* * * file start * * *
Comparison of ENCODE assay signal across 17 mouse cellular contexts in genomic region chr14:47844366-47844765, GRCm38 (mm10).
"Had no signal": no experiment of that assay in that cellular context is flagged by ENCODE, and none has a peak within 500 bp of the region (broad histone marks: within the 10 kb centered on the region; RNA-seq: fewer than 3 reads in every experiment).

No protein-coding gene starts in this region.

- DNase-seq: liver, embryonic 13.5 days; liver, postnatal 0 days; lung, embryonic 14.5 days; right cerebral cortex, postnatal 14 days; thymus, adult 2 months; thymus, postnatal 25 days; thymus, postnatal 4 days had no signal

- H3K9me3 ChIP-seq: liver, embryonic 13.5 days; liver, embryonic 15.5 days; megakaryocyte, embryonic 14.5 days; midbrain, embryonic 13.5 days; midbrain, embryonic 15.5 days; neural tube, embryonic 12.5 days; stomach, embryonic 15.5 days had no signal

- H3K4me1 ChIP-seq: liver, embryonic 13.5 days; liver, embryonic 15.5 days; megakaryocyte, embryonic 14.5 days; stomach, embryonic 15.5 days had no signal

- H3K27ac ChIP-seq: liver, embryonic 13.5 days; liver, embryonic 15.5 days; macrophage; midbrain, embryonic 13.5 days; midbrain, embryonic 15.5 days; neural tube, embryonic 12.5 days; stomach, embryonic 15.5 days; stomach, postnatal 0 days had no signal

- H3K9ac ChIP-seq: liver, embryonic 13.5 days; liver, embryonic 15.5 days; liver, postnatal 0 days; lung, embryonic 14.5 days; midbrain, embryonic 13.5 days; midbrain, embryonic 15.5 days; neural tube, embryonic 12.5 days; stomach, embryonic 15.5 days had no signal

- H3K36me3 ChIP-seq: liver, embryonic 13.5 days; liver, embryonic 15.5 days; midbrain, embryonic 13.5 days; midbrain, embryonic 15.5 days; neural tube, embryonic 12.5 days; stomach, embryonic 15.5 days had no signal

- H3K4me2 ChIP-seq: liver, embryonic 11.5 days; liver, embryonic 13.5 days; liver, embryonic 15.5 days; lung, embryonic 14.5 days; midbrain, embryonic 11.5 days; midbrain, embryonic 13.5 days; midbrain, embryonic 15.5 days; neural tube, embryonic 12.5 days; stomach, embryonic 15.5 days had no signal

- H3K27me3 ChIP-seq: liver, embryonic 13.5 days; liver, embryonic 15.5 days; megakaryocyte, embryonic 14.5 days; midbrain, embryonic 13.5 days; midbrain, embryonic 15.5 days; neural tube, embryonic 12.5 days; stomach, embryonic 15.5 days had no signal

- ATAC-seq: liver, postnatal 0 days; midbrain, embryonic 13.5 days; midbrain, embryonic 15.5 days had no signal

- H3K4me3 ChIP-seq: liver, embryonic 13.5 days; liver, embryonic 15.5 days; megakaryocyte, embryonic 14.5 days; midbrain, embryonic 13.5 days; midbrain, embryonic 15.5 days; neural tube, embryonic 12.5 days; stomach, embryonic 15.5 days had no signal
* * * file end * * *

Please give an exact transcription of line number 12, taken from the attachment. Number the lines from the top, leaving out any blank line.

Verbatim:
- ATAC-seq: liver, postnatal 0 days; midbrain, embryonic 13.5 days; midbrain, embryonic 15.5 days had no signal